If you are continuously disconnecting, I would try to narrow down why that may be happening. For example, I would suggest you simplify your application to test the health of your connection with 1 thread that simply sends/receives data. If you find success here, then slowly introduce your additional logic - for example, are you locking access to your shared resource (queue)? Perhaps place a try...exception around the access logic of your queue?

With regards to your reconnect logic, I wouldn't recommend you reconnect within your on_close(). The websocket thread may not be in a state to deal with this. Instead, you may want to set a short timer and allow the Websocket::on_close() workflow to complete. Then a few seconds later reconnect.

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Hi @nick.zincone

It disconnects about once every 1-2 days. I've put a try...except around the access logic. But what do I do if I really does 'catch' an exception?

Do you mean put a timer inside on_close() so that it wait a certain amount of time before trying to reconnect? Since once it jumps to on_close() there is no way to call other functions/do the reconnection other than doing it inside on_close() no?

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Hi @nick.zincone

I understand the purpose of try/except now.

Will the argument ping_interval and ping_timeout in web_socket_app.run_forever() do the trick?

Previously I use the default values. Now I've set them to 20 and 15 respectively.

And I also respond with a 'pong' message in on_message() when a 'ping' is received.

I've already made the program or the websocket thread wait 30s in on_close() before reconnecting though.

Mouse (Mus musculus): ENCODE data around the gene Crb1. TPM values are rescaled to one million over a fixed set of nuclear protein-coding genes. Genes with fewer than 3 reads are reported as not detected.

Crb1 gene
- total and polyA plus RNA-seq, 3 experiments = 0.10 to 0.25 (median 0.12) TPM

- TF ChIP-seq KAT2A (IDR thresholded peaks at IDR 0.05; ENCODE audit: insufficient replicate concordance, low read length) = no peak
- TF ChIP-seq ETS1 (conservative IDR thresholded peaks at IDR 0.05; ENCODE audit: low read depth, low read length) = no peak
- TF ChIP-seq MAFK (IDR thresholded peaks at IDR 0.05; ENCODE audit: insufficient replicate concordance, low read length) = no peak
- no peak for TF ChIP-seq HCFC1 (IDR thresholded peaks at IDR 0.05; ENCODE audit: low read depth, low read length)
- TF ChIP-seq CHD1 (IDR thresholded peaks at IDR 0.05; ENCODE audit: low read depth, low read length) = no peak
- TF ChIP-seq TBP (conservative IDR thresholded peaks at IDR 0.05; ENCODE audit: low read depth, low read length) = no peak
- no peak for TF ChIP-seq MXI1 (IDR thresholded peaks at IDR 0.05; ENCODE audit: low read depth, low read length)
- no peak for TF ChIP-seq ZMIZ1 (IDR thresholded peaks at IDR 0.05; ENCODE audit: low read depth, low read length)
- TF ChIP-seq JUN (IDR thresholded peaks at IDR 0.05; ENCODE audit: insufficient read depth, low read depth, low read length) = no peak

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Hi @tobywong

I assume you are referring to the market_price_ping.py example.

That example I believe just checks the health using a testing loop - that is not my suggestion. For example, look at how the market_price.py keeps the connection active by responding to 'ping' messages. While this is a general approach that would work in most cases, I'm suggesting above to try an alternative approach (I explain why). The timer I'm suggesting is the type of timer I provided in the code example I provided in my answer above.

In general, I'm suggesting one ongoing timer for your 'pong' messages and a 2nd timer in the event of a disconnect. Once you successfully reconnect, you can disable the 2nd timer. Hope this makes sense.

Hi @nick.zincone
Is a ping timeout considered an error(jump to on_error()) or a close event(jump to on_close()) or both? Since if it's an error, I will have to call on_close() in the on_error() function which has the reconnection logic in it. If it's both than it'll keep reconnecting because I try to reconnect in on_close() and on_error() also calls on_close(). It will raise the connection is already open error and jump to on_error() which will call on_close() and reconnect again. It will keep reconnecting until it exceed the limit and then I get banned.
Hi @tobywong

I would suggest you refer to the WebSocket-client documentation for more details around the nature of the different events generated by their library. The on_error can occur for many potential reasons. You typically only need to log the errors - they may not be related to the connection.